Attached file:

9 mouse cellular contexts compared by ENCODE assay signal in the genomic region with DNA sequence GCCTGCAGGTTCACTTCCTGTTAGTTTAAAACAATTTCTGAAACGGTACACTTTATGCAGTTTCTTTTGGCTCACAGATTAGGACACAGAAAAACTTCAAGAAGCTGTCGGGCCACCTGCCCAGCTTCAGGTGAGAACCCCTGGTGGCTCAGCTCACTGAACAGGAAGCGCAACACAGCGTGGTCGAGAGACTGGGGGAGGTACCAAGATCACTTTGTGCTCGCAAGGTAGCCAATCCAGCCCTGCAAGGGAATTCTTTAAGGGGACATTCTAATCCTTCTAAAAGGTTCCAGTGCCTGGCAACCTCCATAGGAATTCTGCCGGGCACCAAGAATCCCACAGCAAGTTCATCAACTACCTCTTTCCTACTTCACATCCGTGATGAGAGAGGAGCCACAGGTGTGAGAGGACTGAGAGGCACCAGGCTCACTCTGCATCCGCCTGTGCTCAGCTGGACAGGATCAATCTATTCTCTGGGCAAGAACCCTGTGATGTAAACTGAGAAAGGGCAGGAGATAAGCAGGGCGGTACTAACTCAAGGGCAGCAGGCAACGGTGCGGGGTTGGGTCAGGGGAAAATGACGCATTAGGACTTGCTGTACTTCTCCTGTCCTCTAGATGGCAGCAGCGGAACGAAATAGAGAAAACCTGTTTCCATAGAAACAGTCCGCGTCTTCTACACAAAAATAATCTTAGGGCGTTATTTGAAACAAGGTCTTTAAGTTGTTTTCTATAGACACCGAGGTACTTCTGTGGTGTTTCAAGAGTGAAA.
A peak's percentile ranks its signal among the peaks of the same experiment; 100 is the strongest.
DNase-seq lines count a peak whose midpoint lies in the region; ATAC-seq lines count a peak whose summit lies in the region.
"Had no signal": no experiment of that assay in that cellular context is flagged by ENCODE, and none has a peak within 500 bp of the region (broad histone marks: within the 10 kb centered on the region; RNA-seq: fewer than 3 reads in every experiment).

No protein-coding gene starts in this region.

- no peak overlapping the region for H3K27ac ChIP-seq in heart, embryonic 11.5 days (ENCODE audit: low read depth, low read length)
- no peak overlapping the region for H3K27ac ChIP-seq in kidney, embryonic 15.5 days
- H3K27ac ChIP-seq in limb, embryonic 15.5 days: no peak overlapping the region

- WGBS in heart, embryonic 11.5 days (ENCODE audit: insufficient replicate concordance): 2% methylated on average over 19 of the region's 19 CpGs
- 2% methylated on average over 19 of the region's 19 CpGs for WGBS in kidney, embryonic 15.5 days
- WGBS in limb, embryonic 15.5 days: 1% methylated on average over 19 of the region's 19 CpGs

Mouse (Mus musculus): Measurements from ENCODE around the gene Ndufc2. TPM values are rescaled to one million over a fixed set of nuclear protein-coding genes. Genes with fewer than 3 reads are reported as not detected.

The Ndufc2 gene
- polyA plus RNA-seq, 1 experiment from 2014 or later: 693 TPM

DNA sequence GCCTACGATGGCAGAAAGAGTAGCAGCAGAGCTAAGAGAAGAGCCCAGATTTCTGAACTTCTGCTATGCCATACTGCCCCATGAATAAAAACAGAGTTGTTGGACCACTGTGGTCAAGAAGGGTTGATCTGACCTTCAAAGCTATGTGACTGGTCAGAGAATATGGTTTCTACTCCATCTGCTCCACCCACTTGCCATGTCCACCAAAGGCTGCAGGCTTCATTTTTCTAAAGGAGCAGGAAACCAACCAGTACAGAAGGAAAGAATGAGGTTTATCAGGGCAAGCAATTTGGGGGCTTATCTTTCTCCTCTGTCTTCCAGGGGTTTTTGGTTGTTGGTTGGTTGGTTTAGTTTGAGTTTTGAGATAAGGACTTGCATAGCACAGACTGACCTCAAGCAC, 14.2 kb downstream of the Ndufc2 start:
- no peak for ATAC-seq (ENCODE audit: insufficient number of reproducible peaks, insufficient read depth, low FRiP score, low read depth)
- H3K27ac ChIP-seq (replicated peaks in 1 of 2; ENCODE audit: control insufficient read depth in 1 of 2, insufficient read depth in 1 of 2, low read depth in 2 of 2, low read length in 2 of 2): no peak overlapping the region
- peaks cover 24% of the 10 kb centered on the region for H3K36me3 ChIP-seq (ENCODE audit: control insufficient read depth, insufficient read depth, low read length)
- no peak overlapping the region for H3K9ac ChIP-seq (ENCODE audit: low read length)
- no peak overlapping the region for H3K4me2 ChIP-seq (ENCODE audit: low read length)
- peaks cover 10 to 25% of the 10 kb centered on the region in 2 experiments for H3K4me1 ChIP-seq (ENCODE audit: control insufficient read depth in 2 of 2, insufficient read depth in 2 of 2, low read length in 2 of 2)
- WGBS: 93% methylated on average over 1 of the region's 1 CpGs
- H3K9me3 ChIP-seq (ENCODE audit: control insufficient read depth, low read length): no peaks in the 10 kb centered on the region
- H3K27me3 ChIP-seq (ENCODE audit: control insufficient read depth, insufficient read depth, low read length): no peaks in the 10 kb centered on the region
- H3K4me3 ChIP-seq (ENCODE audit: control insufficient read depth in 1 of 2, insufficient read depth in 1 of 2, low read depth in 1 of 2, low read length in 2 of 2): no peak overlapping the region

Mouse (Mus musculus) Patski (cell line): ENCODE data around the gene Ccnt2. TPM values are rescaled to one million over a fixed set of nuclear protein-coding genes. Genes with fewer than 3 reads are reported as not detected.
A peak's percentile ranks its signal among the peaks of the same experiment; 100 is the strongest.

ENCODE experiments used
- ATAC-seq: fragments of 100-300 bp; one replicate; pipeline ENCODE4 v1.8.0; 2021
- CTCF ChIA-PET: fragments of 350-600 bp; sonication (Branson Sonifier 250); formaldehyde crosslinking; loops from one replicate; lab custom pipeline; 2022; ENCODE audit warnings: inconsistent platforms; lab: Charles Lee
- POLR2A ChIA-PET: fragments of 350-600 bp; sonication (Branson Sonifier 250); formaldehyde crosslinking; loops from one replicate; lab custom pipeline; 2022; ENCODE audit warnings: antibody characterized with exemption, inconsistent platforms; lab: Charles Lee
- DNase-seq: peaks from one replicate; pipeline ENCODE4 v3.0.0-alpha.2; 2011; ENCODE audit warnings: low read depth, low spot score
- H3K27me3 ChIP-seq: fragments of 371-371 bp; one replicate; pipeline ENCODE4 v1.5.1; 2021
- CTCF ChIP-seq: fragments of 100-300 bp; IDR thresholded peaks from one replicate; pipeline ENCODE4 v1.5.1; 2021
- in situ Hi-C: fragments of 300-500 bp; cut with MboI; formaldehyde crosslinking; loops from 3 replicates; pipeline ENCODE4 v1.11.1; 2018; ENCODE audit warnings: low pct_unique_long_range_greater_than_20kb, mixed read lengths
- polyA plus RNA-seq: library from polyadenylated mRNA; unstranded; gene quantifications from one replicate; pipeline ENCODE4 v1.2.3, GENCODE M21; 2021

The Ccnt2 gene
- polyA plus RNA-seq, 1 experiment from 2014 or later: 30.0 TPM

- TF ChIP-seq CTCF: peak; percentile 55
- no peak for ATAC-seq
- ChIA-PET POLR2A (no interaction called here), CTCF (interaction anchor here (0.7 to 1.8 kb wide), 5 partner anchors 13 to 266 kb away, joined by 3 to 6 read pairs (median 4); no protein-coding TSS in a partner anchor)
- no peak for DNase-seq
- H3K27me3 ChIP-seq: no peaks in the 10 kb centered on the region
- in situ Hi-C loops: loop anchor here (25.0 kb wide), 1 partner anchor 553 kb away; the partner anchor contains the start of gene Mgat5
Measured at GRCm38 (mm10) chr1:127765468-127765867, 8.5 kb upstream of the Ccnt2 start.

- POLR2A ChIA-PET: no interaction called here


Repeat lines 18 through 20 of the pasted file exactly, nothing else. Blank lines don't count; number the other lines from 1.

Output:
- peaks cover 24% of the 10 kb centered on the region for H3K36me3 ChIP-seq (ENCODE audit: control insufficient read depth, insufficient read depth, low read length)
- no peak overlapping the region for H3K9ac ChIP-seq (ENCODE audit: low read length)
- no peak overlapping the region for H3K4me2 ChIP-seq (ENCODE audit: low read length)